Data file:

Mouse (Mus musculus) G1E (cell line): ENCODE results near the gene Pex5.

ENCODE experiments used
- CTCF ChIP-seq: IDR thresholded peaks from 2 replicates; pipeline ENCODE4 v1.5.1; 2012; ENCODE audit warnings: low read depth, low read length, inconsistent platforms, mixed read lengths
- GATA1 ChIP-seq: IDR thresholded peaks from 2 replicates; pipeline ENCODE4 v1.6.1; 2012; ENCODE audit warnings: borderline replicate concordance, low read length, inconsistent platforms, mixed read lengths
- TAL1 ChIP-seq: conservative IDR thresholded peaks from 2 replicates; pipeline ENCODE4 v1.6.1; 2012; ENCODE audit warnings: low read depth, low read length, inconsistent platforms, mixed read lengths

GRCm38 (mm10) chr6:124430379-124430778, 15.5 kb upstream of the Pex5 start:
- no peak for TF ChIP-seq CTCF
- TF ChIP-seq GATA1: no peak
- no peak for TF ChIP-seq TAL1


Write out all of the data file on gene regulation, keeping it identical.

Mouse (Mus musculus) G1E (cell line): ENCODE results near the gene Pex5.

ENCODE experiments used
- CTCF ChIP-seq: IDR thresholded peaks from 2 replicates; pipeline ENCODE4 v1.5.1; 2012; ENCODE audit warnings: low read depth, low read length, inconsistent platforms, mixed read lengths
- GATA1 ChIP-seq: IDR thresholded peaks from 2 replicates; pipeline ENCODE4 v1.6.1; 2012; ENCODE audit warnings: borderline replicate concordance, low read length, inconsistent platforms, mixed read lengths
- TAL1 ChIP-seq: conservative IDR thresholded peaks from 2 replicates; pipeline ENCODE4 v1.6.1; 2012; ENCODE audit warnings: low read depth, low read length, inconsistent platforms, mixed read lengths

GRCm38 (mm10) chr6:124430379-124430778, 15.5 kb upstream of the Pex5 start:
- no peak for TF ChIP-seq CTCF
- TF ChIP-seq GATA1: no peak
- no peak for TF ChIP-seq TAL1